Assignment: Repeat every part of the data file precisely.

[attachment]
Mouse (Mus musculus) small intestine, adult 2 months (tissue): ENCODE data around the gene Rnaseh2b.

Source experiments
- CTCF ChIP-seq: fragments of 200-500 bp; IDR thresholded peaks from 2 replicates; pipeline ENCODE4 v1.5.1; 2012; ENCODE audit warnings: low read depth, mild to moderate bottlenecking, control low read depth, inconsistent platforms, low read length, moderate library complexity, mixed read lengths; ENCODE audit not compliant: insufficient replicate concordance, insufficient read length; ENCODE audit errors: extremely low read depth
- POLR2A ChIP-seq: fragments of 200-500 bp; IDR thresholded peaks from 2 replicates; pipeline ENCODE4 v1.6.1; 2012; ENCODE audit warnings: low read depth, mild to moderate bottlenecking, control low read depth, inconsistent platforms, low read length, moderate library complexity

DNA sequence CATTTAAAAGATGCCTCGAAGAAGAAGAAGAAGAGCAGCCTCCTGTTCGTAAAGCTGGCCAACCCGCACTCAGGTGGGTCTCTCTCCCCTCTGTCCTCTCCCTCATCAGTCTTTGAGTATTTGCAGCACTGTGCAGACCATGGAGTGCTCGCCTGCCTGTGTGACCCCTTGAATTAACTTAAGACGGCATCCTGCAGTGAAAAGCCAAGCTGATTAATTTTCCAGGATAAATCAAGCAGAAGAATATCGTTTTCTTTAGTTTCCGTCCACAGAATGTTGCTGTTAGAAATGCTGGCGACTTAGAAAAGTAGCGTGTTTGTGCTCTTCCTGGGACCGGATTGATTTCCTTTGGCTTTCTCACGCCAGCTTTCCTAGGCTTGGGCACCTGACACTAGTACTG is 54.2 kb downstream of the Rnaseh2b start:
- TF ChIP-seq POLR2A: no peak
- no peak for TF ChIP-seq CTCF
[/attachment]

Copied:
Mouse (Mus musculus) small intestine, adult 2 months (tissue): ENCODE data around the gene Rnaseh2b.

Source experiments
- CTCF ChIP-seq: fragments of 200-500 bp; IDR thresholded peaks from 2 replicates; pipeline ENCODE4 v1.5.1; 2012; ENCODE audit warnings: low read depth, mild to moderate bottlenecking, control low read depth, inconsistent platforms, low read length, moderate library complexity, mixed read lengths; ENCODE audit not compliant: insufficient replicate concordance, insufficient read length; ENCODE audit errors: extremely low read depth
- POLR2A ChIP-seq: fragments of 200-500 bp; IDR thresholded peaks from 2 replicates; pipeline ENCODE4 v1.6.1; 2012; ENCODE audit warnings: low read depth, mild to moderate bottlenecking, control low read depth, inconsistent platforms, low read length, moderate library complexity

DNA sequence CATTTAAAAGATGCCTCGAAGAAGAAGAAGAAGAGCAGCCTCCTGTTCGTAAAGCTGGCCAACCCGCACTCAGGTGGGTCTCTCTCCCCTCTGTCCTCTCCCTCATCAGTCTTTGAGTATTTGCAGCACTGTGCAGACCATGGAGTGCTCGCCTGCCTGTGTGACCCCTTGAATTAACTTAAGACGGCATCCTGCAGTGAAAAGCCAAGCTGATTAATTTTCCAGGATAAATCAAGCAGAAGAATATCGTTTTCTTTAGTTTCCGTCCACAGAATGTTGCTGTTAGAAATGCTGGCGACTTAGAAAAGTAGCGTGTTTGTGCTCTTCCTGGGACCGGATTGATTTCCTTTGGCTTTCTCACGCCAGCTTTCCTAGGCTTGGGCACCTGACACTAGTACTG is 54.2 kb downstream of the Rnaseh2b start:
- TF ChIP-seq POLR2A: no peak
- no peak for TF ChIP-seq CTCF